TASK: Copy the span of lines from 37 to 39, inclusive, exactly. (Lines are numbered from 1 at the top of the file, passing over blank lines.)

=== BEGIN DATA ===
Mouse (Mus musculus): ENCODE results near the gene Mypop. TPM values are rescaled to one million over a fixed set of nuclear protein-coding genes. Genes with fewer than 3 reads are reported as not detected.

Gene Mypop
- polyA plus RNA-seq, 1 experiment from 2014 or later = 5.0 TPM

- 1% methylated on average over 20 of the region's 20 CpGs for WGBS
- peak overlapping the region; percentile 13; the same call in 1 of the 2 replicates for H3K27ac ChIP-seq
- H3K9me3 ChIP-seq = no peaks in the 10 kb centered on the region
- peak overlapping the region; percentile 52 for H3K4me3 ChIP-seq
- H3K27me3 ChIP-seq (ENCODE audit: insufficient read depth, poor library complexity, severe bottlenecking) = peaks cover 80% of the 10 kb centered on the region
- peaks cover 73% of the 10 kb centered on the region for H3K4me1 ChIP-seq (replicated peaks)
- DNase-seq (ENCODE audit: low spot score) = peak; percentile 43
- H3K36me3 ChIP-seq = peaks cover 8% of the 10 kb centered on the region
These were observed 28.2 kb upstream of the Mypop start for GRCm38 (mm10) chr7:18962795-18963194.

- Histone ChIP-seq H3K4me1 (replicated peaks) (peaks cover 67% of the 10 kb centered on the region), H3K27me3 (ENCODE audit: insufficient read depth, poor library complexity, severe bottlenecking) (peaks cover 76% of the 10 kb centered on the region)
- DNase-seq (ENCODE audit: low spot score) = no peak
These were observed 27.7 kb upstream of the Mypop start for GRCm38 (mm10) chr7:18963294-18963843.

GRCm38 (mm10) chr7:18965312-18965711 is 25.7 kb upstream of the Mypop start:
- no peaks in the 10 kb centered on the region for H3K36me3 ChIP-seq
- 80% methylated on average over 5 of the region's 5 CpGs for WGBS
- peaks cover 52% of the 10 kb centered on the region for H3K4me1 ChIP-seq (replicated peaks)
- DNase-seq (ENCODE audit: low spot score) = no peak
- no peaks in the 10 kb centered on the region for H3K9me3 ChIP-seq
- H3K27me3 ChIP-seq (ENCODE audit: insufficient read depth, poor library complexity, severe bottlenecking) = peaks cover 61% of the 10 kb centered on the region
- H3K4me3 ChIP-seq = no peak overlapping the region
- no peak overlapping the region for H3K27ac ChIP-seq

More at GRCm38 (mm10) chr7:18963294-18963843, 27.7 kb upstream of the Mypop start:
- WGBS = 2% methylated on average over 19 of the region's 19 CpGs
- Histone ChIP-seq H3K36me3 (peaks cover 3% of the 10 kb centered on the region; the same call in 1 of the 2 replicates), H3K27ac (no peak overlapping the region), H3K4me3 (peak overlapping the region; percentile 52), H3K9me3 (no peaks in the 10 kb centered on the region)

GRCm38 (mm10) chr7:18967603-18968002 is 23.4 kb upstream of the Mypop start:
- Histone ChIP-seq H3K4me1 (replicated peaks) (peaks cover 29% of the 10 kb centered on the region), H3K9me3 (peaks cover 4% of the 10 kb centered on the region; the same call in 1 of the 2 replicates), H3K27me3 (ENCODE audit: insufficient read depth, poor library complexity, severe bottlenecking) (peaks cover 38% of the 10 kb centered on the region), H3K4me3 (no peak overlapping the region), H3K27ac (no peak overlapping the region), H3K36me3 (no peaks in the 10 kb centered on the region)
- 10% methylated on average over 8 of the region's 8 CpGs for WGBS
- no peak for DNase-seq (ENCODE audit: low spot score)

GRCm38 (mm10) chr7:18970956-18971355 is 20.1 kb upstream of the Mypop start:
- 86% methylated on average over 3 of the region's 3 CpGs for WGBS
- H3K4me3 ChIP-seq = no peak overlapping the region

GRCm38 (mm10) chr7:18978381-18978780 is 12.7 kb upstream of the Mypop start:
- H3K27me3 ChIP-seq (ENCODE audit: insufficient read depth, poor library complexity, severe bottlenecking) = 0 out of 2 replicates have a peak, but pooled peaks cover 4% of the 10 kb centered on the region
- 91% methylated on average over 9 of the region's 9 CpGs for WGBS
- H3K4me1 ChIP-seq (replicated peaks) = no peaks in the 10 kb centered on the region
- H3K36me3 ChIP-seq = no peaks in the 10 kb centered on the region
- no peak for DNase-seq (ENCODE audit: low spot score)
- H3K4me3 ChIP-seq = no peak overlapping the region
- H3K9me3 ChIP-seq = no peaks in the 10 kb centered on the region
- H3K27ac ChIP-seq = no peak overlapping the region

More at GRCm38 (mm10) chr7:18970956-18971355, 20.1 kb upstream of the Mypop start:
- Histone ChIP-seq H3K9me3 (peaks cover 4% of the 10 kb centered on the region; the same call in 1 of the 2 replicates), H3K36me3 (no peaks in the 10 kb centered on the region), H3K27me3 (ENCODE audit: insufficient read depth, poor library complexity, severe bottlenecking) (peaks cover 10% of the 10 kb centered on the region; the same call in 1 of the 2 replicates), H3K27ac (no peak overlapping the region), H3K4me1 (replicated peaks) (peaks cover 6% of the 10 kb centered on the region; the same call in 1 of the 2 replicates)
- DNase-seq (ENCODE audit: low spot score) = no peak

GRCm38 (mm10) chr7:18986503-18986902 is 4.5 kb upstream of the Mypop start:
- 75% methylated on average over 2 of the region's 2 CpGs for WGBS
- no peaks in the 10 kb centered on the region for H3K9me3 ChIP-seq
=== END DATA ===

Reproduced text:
- 91% methylated on average over 9 of the region's 9 CpGs for WGBS
- H3K4me1 ChIP-seq (replicated peaks) = no peaks in the 10 kb centered on the region
- H3K36me3 ChIP-seq = no peaks in the 10 kb centered on the region